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    Corinna in Harpers Dictionary of Classical Antiquities (Κόριννα). A poetess of Thebes (fl. B.C. 490), or, according to others, of Tanagra, distinguished for her skill in lyric verse, and remarkable for her personal attractions. She was the rival of Pindar, while the latter was still a young man; and, according to Aelian, she gained the victory over him no less than five times. Pausanias, in his travels, saw at Tanagra a picture, in which Corinna was represented as binding her head with a fillet of victory, which she had gained in a contest with Pindar. He supposes that she was less indebted for this victory to the excellence of her poetry than to her Boeotian dialect, which was more familiar to the ears of the judges at the games, and also to her extraordinary beauty. Corinna afterwards assisted the young poet with her advice. It is related of her that she recommended him to ornament his poems with mythical narrations; but that when he had composed a hymn, in the first six verses of which (still extant) almost the whole of the Theban mythology was introduced, she smiled and said, "We should sow with the hand, not with the whole sack" (Pausan. ix. 22; De Glor. Ath.). She was surnamed "the Fly" (Μυῖα), as Erinna had been styled "the Bee." The poems of Corinna were all in the Boeotian or Aeolic dialect. Too little of her poetry, however, has been preserved to allow of our forming a safe judgment of her style of composition. The extant fragments refer mostly to mythological subjects, particularly to heroines of the Boeotian legends. These remains are given by Bergk in his Poetae Lyrici Graeci (4th ed. 1878).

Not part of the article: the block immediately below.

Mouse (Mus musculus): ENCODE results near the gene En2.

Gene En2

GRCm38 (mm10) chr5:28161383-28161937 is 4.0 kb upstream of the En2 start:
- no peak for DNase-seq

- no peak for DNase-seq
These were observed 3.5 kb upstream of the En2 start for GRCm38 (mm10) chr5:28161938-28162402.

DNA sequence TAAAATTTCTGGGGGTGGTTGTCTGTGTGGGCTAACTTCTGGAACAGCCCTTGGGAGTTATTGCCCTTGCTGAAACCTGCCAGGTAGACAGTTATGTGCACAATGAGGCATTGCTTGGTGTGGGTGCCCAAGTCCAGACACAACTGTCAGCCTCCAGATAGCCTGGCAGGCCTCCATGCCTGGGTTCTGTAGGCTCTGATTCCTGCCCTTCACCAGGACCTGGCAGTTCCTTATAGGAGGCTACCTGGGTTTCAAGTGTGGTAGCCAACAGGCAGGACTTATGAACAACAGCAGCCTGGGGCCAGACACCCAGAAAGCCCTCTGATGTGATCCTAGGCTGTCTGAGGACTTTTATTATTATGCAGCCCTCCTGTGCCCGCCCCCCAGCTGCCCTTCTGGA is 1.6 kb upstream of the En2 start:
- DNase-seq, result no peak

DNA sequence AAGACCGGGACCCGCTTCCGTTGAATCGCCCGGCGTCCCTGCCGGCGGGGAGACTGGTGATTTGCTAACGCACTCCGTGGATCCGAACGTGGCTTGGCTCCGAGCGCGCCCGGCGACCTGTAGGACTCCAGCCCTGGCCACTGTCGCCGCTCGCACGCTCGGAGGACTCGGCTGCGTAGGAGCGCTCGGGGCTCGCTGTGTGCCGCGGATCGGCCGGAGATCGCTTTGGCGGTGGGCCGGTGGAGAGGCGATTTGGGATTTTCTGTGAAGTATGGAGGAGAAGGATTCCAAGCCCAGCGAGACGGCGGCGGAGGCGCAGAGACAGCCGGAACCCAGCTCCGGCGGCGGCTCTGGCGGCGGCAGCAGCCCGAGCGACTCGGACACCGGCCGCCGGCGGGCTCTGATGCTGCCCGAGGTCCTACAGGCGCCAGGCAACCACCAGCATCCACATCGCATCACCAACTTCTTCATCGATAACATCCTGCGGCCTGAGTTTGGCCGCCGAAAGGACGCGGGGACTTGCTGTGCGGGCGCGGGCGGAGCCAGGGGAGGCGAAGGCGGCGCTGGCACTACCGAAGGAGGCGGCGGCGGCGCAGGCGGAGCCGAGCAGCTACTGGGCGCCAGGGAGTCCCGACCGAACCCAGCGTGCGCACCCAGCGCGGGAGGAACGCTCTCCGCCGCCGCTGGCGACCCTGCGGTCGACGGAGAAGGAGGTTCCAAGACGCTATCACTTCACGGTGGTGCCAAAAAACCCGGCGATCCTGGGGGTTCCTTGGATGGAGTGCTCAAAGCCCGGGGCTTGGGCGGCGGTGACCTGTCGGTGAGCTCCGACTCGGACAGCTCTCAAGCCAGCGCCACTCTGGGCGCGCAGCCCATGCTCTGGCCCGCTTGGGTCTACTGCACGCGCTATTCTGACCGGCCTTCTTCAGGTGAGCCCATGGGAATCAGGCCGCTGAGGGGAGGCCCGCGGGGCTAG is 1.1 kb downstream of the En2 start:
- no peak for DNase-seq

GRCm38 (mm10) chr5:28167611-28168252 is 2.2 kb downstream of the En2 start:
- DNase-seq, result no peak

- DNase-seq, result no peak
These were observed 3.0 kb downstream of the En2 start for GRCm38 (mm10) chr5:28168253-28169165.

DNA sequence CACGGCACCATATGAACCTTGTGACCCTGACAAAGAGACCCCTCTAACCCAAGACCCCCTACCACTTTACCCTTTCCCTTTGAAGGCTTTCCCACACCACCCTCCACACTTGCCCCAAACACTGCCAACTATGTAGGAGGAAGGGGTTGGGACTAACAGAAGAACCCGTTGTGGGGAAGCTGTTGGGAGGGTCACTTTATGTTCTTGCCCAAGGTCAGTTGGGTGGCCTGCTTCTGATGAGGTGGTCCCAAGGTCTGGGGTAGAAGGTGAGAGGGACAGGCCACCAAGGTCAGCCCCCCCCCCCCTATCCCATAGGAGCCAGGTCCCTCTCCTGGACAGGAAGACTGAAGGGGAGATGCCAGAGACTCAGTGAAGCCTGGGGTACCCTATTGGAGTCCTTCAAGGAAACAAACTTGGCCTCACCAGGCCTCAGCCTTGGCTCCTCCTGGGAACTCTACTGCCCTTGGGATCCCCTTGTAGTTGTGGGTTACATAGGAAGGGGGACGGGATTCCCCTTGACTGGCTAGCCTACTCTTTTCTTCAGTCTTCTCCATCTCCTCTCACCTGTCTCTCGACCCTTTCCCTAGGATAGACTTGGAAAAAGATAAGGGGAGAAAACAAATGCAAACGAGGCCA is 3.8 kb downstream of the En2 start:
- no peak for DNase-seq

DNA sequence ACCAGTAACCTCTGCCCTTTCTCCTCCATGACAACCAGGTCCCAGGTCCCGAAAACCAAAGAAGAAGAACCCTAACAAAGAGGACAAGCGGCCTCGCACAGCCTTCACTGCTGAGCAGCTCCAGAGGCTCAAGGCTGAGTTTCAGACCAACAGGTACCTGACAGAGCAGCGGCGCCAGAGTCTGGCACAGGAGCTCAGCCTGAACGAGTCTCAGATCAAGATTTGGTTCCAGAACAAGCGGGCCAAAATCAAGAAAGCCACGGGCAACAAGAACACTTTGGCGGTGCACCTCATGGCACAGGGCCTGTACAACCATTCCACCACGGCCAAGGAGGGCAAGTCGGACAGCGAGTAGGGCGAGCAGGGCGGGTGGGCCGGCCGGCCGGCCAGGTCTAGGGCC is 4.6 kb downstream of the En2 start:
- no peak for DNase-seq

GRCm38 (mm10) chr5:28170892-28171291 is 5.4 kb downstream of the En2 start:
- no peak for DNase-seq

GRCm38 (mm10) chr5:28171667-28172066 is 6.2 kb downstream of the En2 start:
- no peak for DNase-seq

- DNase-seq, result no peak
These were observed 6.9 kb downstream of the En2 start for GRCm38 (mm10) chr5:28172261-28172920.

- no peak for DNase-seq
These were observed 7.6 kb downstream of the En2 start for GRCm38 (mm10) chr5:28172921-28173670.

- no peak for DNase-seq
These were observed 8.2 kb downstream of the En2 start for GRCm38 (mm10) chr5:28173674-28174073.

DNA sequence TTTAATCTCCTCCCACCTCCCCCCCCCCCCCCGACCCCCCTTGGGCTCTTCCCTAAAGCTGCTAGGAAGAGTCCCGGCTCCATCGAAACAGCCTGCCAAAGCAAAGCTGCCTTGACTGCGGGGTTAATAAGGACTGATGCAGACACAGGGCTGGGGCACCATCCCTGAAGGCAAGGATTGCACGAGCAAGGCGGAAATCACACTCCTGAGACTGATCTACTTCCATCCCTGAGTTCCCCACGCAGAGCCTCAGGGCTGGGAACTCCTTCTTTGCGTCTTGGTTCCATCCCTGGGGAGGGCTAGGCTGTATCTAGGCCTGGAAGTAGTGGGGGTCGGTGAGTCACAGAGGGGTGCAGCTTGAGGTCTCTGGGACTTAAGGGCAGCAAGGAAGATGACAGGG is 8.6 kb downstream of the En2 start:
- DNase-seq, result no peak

Corinna in Wikipedia Corinna or Korinna (Greek: Κόριννα) was an Ancient Greek poet, traditionally attributed to the 6th century BC. According to ancient sources such as Plutarch and Pausanias, she came from Tanagra in Boeotia, where she was a teacher and rival to the better-known Theban poet Pindar. Although two of her poems survive in epitome, most of her work is preserved in 2nd century BC papyrus fragments. Traditional biography It is suspected that Corinna was born in the month of May. If Pindar was indeed her pupil, it may be assumed that she was born some years earlier than his birthdate of 522 BC. Some writers, however, place her in the 5th or 4th century BC. Pausanias says she won a poetry competition against Pindar in honour of which she had a monument erected to her. According to his opinion, her success was probably chiefly due to her beauty and her use of the local Boeotian dialect, as opposed to the Doric of Pindar's poems. Aelian said she defeated Pindar five times, and in response to these defeats, Pindar called her a sow. Antipater of Thessalonica lists her in his catalogue of nine mortal muses. Corinna wrote choral lyric poetry for celebrations in the Boeotian dialect of Greek. It is said that she criticised Pindar for introducing Atticisms into his poems. Unlike Pindar, she focused on local myths, and drew parallels between the world of mythology and ordinary human behaviour. The outlines of two of her poems survive. Minouaie (The Daughters of Minyas), tells of the three adult daughters of King Minyas of Orchomenus: Leukippe, Arsippe, and Alkathoe. Koronaie (The Shuttle Maidens), tells of Orion's two daughters Menippe and Metioche, who cut their throats with their shuttle, "accepting death for their neighbours' sake". Modern scholarship Many modern scholars have challenged the traditional assertion that Corinna was a contemporary of Pindar, and claim a much later date for her. Citing the Boeotian orthography of her surviving fragments, David Campbell, who edited a modern version of her fragments, argues that she lived about 200 BC, and that her traditional biography, replete with contradictory accounts of her character, emerged as legend at a much later date. Other classicists, including Peter Levi, also claim a later date for her, based on her mythological references, which are from a later date, and the absence of any contemporary accounts corroborating her victory over Pindar. Furthermore, the earliest known fragments of her work date from the 2nd century BC, in keeping with other evidence about when she actually lived.